I love this game and consider it my GOTY, don’t get me wrong, but it absolutely has some issues, and one of the most glaring is allied NPC AI. What I mean by this is: NPCs you’re fighting with have absolutely no sense of self-preservation, especially in the moments when such self-preservation matters the most.

This was most evident during the big fight at the Last Light Inn, which triggers after you speak to Isobel, the cleric of Selune. Some baddies from Moonrise try to kidnap her, and while the baddies themselves are easy to defeat, they will continuously go for Isobel, who is squishy as all hell and loves running straight into danger.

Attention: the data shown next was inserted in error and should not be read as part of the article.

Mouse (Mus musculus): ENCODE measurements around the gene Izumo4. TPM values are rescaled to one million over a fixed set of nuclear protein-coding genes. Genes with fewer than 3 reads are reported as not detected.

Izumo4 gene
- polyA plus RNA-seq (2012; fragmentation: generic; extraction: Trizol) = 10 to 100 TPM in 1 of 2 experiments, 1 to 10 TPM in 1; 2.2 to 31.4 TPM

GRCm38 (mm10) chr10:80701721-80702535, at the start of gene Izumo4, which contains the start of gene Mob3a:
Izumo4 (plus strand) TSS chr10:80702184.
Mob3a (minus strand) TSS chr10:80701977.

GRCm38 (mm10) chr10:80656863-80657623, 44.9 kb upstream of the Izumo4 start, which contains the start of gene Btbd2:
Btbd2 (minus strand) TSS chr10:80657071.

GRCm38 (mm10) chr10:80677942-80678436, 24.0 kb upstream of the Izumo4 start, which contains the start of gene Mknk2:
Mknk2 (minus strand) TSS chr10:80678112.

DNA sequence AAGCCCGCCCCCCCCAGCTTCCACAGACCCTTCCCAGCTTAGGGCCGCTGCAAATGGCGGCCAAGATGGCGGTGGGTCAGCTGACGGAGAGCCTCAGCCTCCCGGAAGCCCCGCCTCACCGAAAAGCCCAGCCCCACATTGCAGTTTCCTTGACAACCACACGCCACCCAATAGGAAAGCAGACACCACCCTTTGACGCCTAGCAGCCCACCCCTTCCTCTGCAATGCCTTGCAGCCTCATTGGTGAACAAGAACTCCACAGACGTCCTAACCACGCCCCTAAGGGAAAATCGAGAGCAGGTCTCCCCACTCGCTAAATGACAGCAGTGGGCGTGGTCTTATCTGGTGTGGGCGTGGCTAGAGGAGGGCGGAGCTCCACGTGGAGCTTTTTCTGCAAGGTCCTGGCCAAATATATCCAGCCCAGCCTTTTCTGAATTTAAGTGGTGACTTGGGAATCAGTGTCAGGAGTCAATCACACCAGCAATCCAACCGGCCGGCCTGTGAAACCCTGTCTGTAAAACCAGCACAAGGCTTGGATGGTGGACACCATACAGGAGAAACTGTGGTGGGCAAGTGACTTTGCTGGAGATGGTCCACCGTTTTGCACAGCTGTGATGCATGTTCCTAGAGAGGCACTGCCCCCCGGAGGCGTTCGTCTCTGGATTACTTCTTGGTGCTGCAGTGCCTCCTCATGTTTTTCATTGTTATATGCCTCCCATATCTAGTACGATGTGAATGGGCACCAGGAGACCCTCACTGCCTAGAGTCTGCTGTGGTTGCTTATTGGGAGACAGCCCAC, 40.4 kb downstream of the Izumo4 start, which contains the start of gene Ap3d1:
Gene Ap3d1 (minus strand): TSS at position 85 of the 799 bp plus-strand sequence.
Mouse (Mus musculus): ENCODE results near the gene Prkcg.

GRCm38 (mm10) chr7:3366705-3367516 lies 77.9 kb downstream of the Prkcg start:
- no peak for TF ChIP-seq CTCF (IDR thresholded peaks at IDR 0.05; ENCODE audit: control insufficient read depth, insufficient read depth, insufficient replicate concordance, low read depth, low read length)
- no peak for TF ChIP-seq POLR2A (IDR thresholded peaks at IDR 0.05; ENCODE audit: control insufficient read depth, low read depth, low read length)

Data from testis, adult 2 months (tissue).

This is a problem, because if Isobel gets knocked out, they will immediately kidnap her, and the shadow curse will infect everyone at the Inn. Everyone, including many Tieflings and allies you’ve probably grown fond of, such as Dammon the hot blacksmith. And while there are some great examples of consequence in Baldur’s Gate 3, this is an instance where it just feels cheap and stupid to deal with, since Isobel’s AI is so janky.

Therefore: I hereby state that you should feel no shame in save-scumming this fight—because if you can defeat everyone while somehow keeping Isobel’s dumb ass alive, nobody at the Inn will turn, and everyone gets to live another day, including Dammon the hot blacksmith. Yay! We love that! The trick is to form your party around Isobel, create some AOE clouds outside the room she’s in to slow down demons, and immediately kill the Flaming Fist who enters the room. Much of this is just finessing your angles mixed with a bit of luck. But it’s doable, and in my opinion, it’s worth it.

Don’t forget the creche!

Ghustil Stornugoss of Creche Y'llek.
(Larian Studios)